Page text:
The video release was very cool, and it kept people from asking me for bootleg copies. We had a big party when it premiered and it was a riot, I never laughed so hard in my life, remember, most of us were fans of the shows before they picked us up. Later in the night at the end a couple of the actors slipped out of the party really upset, they didn't get the joke or the spirit of what was done to the film, they were also drunk by then I think... None of us knew they left till the next morning. No one has any lasting scars though.
18. Have you found that the experience with Time Chasers/MST3K has had an influence on the rest of your work?
Yes , Thank god I can laugh at myself.
19. Do you find owning/running Edgewood as rewarding as directing? Are they separate things in your mind?
Owning Edgewood is a lot less fun that directing, I basically have become an executive; pushing papers, chasing legal work and sales rights. I sneak out and direct the second-unit on stuff I produce to keep my sanity, and I am looking for something to direct next. It is tough to balance our studio, which is so busy right now, with who I am creatively.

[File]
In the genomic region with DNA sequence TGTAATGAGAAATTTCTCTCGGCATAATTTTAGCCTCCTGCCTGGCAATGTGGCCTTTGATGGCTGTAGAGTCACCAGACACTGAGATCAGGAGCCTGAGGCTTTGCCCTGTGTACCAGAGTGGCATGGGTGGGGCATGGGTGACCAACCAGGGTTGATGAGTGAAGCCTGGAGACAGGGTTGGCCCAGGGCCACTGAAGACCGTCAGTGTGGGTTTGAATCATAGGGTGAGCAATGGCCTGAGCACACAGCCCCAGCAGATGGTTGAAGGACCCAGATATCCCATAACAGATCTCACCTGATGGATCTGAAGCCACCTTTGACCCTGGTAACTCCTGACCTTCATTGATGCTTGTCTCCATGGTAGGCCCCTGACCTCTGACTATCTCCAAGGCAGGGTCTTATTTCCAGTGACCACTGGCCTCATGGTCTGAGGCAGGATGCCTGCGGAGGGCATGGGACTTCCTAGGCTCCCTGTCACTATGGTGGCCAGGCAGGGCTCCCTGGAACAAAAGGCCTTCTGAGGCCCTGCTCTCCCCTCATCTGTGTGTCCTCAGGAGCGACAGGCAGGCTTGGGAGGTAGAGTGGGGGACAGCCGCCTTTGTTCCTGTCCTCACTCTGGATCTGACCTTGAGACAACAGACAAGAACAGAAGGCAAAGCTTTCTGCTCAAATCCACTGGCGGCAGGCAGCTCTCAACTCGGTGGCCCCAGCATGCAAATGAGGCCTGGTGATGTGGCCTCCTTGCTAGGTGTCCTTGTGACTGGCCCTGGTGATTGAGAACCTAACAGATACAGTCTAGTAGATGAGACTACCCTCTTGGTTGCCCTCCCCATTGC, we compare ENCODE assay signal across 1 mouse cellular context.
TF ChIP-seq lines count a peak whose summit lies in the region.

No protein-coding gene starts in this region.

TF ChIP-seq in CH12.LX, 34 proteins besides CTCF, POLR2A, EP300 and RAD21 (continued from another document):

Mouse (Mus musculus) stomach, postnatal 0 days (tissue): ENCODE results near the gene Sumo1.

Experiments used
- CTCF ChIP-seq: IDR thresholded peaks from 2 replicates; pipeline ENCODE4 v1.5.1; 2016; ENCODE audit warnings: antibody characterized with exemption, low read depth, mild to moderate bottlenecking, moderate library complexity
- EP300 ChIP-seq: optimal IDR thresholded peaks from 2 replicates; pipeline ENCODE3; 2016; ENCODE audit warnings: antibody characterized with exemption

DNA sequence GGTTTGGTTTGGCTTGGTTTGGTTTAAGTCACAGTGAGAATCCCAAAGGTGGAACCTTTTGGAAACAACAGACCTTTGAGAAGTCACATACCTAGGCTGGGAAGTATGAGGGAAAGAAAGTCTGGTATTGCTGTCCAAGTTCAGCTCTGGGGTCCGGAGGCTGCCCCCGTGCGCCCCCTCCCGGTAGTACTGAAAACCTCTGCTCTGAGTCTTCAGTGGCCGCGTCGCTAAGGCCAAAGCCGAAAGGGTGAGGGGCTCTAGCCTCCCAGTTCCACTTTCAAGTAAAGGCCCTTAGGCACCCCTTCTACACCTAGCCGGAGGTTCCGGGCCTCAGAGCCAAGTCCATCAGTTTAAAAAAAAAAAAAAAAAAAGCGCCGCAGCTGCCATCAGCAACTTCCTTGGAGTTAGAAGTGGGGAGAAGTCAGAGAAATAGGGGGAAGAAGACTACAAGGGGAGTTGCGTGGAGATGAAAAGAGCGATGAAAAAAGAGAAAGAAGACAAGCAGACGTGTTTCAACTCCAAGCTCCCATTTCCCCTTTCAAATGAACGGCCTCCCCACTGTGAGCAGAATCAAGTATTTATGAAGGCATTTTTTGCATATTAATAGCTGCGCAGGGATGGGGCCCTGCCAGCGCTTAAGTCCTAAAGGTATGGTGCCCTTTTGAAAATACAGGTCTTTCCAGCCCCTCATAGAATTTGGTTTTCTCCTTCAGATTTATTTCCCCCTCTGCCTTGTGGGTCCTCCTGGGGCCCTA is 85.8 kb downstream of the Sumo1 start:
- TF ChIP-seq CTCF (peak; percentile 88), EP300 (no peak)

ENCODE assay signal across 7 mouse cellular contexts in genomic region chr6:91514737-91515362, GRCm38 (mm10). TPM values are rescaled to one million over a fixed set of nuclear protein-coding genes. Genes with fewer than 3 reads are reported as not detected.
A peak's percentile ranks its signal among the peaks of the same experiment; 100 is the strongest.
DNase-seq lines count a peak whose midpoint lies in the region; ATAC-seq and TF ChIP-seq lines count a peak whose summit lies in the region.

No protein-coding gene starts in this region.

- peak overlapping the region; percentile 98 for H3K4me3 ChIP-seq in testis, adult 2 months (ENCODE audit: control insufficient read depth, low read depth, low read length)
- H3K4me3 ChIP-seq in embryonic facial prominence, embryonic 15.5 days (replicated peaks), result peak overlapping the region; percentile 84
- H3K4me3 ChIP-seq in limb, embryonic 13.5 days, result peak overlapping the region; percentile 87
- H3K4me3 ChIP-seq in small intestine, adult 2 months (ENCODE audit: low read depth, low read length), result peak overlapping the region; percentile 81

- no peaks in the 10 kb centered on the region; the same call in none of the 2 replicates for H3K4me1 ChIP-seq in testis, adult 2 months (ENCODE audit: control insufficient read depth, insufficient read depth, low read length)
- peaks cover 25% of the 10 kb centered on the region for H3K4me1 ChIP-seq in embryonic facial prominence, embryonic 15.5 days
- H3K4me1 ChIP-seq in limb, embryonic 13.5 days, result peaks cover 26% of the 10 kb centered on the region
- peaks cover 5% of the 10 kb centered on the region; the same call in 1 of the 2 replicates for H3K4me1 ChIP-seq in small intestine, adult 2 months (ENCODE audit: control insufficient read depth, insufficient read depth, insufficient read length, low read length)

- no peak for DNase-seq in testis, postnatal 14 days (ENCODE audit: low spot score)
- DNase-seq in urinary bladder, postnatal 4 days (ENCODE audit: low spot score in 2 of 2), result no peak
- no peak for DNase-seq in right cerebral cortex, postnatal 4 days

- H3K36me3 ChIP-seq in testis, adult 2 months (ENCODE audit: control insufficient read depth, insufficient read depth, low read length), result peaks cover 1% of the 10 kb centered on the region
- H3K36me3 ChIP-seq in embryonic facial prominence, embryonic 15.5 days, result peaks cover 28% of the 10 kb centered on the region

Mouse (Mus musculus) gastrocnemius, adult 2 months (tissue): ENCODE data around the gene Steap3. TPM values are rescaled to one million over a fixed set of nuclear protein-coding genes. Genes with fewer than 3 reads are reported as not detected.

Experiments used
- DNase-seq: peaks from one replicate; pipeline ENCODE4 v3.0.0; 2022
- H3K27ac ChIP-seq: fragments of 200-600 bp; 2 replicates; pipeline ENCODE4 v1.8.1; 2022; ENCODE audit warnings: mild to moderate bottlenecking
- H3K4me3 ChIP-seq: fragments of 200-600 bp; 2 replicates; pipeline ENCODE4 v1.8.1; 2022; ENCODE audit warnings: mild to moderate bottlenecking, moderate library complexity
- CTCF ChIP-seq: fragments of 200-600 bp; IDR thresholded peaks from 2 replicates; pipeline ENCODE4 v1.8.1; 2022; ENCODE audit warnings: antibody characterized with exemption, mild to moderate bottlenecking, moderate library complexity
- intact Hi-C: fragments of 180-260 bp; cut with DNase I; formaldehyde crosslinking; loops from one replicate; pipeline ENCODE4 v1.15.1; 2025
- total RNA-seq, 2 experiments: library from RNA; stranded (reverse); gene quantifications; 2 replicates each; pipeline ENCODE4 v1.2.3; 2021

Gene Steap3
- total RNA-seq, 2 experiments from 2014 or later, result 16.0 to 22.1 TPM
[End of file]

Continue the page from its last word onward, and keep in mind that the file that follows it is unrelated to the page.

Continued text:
20. What projects are you working on now? Any chance of a new film from Edgewood soon?
We just finished "Landslide" for the PAX-TV Network starring Vincent Spano and Alexandra Paul, and have also completed a horror-disaster-monster thriller (domestically coming out through MTI Home Video), called "Avalanche Run" (it may get a title change). Both are due out in the fall.
21. (bonus points) Anything you would like to add to the MST fans out there?
Fans, Thanks so much for watching. I hope anyone who wants to know more about us will go to www.edgewoodstudios.com I hope "Time Chasers" will prove to all you frustrated filmmakers out there that a career in filmmaking is a journey, through which you must continue to work. You only truly learn and grow from your mistakes, not your successes.
David, thanks for being so approachable, and for your willingness to speak about "Time Chasers" to your fans. Best of luck, and we're looking forward to lots of new films from Edgewood.
Thanks, and thanks for thinking of "Time Chasers"!!!
<----------Visit Edgewood Studios for 'Time Chasers" memorabilia, events, and more fun....
This interview would not be possible without the graciousness and good humor of David Giancola. This interview is copyright 2004 by Alleged.